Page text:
Arjen Robben Has Been Cutting Left His Entire Career. So Why Can’t Anyone Stop Him? Express News
DORTMUND, Germany — All told, Marcel Schmelzer must have spent hours scouring the video, searching for some sort of tell, some kind of clue.
Schmelzer, Borussia Dortmund’s long-serving left back, has performed the ritual 16 times over the last decade, building up an unparalleled expertise in the field. He has pored over countless clips. He was hoping to find something, anything that would give him a little advance warning, a bit of a head start.
“I tried to find a pattern,” he said. Thus far, though, he has drawn a blank. Even after all these years, even after all those hours of study, even after all those games, the defender who knows Arjen Robben better than anyone else still cannot work out when, exactly, he is going to cut inside.
From the outside, it can seem that there are few more predictable players in world soccer than Robben. He has performed his calling card so often since he first joined Bayern Munich 10 years ago that it now bears his name — not just in Germany, but also in France, where the act of cutting in from the right wing to shoot with the left foot is known as Le Robben. The player acknowledged last month that he was proud to have his “own move.”
What is most remarkable, though, is that his go-to maneuver has lost none of its power; the only surprise, now, is that he appears to retain his capacity to surprise.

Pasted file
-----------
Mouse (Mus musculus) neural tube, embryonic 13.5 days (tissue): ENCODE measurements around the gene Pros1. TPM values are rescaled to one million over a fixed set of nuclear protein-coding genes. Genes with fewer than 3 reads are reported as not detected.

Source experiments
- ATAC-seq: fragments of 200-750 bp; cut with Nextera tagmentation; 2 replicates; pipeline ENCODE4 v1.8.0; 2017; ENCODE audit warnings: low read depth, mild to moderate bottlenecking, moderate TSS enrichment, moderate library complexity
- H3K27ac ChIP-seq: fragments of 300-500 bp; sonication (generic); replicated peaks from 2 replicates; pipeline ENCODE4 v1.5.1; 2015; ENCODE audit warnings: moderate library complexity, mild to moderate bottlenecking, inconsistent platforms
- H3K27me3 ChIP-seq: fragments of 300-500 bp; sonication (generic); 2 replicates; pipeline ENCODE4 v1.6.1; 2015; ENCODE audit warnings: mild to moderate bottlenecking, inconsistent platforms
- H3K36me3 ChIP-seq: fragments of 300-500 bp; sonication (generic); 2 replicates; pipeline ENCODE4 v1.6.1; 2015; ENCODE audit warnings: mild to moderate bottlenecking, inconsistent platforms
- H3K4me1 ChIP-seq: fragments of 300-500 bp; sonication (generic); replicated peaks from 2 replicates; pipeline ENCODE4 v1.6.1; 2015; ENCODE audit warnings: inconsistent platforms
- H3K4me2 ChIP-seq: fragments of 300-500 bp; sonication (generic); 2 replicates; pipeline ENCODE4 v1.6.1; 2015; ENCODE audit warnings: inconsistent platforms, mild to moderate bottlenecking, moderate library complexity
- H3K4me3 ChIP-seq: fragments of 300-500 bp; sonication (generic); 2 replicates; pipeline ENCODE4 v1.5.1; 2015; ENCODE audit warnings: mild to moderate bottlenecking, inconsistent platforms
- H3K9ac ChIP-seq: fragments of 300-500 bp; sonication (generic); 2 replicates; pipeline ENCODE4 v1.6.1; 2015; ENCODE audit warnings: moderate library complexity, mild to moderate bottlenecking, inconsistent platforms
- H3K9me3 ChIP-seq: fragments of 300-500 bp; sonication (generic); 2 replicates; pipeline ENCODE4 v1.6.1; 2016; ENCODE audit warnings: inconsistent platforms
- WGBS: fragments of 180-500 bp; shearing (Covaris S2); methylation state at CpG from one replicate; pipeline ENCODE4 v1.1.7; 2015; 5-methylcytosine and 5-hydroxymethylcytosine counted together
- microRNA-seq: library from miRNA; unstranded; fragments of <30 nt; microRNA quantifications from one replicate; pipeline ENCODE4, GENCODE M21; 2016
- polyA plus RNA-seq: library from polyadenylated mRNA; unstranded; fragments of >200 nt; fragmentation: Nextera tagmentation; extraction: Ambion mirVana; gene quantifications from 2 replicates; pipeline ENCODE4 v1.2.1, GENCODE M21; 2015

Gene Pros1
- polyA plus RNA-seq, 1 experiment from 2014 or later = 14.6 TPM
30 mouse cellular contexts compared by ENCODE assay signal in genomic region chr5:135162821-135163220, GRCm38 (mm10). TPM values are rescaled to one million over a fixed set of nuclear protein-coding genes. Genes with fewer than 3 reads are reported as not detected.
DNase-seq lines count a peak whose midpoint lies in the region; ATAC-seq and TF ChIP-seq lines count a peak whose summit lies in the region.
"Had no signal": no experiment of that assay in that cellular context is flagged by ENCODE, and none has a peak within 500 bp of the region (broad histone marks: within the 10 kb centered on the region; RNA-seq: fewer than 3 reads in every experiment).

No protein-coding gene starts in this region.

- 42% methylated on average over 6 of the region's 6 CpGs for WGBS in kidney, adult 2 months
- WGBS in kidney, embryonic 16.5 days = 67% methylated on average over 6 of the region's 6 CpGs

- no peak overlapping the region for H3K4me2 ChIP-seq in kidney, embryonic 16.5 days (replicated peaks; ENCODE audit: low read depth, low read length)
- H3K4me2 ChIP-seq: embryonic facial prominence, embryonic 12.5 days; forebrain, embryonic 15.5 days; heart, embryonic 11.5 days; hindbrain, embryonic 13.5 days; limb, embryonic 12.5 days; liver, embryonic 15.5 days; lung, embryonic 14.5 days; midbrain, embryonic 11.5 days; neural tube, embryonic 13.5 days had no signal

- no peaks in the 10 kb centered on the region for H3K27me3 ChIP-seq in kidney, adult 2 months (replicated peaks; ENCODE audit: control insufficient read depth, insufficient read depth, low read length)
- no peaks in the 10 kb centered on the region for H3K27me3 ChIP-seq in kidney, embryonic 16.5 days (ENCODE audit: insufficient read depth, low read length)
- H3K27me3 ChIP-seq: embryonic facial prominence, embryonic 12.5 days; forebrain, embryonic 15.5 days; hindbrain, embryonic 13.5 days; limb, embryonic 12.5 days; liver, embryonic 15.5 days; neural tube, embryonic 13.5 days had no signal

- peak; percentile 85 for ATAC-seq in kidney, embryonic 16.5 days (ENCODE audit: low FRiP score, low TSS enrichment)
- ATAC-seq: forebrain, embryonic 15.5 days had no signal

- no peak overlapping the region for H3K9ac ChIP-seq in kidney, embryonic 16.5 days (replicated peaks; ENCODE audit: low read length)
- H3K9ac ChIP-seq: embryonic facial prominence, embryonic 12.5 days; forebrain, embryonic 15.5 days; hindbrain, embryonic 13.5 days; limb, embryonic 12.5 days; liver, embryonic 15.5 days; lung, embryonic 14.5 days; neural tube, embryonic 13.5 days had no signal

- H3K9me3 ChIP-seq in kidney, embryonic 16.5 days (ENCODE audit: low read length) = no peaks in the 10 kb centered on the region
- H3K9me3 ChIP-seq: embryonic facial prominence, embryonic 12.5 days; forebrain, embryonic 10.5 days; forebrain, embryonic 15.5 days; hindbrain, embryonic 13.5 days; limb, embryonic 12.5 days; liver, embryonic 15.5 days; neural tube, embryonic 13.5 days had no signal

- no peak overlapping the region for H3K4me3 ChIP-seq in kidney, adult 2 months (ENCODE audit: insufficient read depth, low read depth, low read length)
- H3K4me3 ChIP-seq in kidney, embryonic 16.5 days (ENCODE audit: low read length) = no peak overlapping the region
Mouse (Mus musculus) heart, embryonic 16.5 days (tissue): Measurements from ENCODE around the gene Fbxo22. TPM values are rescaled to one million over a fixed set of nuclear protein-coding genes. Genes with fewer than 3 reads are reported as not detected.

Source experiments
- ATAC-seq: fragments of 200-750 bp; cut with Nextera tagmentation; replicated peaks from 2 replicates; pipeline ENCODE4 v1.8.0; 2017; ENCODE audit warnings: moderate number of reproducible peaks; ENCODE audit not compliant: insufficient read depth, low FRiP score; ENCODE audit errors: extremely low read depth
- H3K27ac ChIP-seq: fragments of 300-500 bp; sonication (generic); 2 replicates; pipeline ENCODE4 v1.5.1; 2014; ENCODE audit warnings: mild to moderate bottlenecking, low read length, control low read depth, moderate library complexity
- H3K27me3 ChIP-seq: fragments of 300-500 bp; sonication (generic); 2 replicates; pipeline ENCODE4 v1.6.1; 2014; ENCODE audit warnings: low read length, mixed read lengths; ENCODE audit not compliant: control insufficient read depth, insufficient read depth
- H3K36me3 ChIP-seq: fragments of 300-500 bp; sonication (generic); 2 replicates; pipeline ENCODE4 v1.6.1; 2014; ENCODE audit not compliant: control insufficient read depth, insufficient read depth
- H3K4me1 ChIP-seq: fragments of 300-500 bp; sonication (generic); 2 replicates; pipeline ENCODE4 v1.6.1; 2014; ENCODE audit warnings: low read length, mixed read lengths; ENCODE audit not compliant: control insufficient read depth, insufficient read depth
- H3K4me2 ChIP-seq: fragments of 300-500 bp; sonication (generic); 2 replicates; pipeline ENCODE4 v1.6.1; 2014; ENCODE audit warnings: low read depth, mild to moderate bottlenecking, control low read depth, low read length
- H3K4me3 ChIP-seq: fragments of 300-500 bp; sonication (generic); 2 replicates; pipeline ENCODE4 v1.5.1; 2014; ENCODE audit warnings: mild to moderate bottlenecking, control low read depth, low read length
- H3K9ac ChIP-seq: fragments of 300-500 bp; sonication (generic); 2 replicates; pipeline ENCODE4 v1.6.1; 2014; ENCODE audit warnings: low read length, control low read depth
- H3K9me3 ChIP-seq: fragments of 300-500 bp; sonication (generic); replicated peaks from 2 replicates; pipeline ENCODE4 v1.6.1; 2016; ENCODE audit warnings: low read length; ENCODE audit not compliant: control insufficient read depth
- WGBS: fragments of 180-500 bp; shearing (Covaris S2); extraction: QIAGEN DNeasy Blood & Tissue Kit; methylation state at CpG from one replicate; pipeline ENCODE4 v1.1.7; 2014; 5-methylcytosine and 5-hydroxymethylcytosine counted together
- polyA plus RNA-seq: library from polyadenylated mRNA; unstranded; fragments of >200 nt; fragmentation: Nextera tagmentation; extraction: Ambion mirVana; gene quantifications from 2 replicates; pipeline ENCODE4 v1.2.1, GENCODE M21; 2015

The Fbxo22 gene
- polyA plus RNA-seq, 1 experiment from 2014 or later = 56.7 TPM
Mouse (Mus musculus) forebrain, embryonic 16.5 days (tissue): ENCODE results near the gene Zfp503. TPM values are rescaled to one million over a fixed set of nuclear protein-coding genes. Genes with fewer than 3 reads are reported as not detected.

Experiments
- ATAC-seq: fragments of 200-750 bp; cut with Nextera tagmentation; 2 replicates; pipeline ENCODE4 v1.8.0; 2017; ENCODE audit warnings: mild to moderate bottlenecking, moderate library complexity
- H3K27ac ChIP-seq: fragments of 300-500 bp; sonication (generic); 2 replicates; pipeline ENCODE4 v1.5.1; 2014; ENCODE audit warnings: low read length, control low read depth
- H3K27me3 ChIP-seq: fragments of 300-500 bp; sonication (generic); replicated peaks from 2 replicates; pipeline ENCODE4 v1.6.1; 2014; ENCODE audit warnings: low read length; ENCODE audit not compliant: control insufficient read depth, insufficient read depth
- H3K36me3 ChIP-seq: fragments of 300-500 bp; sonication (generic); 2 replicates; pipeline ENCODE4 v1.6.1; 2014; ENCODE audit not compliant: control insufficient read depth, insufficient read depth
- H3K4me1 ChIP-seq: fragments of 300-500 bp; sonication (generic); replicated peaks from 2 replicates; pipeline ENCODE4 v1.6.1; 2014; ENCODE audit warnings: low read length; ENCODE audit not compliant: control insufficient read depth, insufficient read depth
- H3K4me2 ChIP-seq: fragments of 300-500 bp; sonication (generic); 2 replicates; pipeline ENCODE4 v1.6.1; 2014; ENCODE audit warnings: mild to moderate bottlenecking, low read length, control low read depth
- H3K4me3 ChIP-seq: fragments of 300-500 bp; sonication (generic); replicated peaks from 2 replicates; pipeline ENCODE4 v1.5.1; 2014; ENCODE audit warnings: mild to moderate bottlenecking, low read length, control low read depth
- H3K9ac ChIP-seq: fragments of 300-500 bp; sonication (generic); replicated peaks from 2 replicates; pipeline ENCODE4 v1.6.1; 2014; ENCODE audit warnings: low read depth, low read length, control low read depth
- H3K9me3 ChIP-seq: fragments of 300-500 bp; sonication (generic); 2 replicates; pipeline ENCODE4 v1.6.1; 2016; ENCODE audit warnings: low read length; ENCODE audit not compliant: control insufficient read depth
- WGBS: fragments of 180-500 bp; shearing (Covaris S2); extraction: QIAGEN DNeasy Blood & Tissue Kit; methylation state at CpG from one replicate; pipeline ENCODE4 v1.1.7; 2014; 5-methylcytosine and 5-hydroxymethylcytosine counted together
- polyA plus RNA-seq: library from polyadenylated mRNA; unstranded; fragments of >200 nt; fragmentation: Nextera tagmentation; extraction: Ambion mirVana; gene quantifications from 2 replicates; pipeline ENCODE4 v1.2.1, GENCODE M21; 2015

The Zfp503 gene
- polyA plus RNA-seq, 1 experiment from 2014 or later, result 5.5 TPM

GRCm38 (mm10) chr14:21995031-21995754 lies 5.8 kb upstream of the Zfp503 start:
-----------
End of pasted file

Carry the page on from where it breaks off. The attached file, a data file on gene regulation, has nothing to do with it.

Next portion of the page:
Robben is, after all, deep into what will be his final season in Munich. He may make his final appearance in the Champions League for the club this week, should Bayern prove unable to get past Liverpool in a delicately poised last 16 tie on Wednesday at Munich’s Allianz Arena.
His time in Germany has been impressively successful: He has won six straight Bundesliga titles and a slew of domestic cups, and he scored the winning goal in the 2013 Champions League final. But it has also been admirably long. Robben is 35. It is 15 years since José Mourinho first signed him for Chelsea; 12 since he joined Real Madrid.
He remains, though, an integral part of one of soccer’s great powers, a winger of genuine menace, silken touch and searing speed. If Lionel Messi and Cristiano Ronaldo are this era’s leading men, then Robben is among the most prominent members of the supporting cast: instantly recognizable, a fixture on the game’s most exalted stage, his signature move a regular feature of the latter rounds of the Champions League.